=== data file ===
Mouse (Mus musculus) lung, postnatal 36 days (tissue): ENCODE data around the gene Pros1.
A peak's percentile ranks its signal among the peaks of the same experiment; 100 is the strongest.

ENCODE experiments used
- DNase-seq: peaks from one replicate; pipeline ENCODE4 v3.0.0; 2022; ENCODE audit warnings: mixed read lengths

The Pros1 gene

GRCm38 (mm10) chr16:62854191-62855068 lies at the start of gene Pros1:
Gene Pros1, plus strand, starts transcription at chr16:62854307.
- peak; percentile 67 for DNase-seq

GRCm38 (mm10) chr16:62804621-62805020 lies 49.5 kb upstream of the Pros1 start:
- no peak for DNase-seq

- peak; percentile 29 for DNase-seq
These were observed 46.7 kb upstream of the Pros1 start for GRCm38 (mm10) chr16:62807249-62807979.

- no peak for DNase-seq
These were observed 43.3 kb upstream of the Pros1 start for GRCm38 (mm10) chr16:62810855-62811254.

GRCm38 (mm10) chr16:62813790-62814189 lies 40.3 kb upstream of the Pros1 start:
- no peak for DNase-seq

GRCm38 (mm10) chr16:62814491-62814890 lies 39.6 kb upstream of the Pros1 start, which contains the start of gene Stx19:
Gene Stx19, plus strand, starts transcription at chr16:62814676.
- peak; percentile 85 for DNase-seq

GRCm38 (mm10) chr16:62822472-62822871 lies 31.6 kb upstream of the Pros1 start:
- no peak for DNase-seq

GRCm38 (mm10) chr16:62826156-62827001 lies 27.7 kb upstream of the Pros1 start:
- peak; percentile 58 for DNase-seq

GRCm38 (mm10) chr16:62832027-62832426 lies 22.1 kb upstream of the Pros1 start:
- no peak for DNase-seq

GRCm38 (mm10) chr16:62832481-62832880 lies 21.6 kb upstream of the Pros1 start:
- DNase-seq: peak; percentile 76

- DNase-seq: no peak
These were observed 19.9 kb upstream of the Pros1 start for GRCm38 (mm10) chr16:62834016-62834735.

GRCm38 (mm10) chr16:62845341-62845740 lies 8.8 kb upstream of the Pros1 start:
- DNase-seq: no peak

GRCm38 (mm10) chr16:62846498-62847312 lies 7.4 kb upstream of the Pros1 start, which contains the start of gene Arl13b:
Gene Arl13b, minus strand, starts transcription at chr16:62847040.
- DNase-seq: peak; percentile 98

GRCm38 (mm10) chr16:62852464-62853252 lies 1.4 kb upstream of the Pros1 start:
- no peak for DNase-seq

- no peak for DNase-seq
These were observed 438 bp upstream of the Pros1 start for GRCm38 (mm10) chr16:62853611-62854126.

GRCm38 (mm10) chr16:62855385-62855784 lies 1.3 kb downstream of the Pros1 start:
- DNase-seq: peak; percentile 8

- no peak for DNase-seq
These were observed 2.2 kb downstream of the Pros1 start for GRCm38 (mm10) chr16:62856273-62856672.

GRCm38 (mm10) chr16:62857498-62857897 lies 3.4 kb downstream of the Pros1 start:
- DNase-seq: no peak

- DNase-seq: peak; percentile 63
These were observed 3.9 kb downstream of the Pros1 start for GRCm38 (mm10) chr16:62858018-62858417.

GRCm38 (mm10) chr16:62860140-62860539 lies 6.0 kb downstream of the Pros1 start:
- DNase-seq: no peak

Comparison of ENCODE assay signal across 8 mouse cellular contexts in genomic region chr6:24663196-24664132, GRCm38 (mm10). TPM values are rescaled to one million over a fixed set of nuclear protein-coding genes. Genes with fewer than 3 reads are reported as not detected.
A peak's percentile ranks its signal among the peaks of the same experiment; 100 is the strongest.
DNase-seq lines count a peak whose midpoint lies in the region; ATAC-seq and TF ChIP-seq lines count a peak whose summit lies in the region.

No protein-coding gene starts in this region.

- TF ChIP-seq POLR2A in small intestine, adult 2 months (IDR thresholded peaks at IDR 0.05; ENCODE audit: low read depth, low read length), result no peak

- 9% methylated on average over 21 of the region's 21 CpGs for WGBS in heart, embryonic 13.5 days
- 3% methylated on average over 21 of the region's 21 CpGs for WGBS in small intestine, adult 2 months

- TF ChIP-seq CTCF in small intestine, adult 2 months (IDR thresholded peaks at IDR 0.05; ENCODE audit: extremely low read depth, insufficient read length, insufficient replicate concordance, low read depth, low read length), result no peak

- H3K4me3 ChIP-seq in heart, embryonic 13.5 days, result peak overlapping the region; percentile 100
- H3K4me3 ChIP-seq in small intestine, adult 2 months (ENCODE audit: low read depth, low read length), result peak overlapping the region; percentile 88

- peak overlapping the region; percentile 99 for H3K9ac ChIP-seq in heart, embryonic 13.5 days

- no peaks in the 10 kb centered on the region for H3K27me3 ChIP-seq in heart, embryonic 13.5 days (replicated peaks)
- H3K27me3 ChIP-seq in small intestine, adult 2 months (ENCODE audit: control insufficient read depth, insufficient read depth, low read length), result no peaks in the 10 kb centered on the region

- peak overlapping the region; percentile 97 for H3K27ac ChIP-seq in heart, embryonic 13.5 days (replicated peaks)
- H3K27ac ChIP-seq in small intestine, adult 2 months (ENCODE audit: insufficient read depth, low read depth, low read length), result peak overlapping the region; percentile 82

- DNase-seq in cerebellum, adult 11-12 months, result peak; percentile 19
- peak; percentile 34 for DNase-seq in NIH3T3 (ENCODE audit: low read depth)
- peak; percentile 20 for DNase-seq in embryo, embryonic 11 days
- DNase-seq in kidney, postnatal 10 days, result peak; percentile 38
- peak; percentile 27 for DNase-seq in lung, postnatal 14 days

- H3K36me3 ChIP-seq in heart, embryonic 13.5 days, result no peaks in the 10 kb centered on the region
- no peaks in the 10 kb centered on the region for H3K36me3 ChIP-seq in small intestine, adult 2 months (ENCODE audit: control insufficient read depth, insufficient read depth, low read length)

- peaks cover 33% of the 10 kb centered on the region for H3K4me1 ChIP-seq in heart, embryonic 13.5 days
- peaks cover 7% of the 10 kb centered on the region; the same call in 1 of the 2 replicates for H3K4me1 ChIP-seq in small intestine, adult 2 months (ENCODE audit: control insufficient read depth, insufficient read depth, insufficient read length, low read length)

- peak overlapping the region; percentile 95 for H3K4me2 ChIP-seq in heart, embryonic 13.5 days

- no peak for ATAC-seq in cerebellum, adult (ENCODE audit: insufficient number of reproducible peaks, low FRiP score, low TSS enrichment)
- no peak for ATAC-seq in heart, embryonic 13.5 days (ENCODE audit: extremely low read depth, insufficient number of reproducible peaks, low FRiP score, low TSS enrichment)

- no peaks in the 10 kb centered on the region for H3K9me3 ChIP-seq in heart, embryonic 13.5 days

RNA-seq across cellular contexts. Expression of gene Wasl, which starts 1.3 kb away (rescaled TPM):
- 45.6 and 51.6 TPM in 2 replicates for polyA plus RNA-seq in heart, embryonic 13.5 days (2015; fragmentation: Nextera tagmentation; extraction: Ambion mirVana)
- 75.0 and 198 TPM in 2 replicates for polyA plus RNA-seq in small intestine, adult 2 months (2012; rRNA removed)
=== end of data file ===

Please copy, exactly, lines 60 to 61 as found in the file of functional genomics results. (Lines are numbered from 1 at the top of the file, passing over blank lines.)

- no peaks in the 10 kb centered on the region for H3K27me3 ChIP-seq in heart, embryonic 13.5 days (replicated peaks)
- H3K27me3 ChIP-seq in small intestine, adult 2 months (ENCODE audit: control insufficient read depth, insufficient read depth, low read length), result no peaks in the 10 kb centered on the region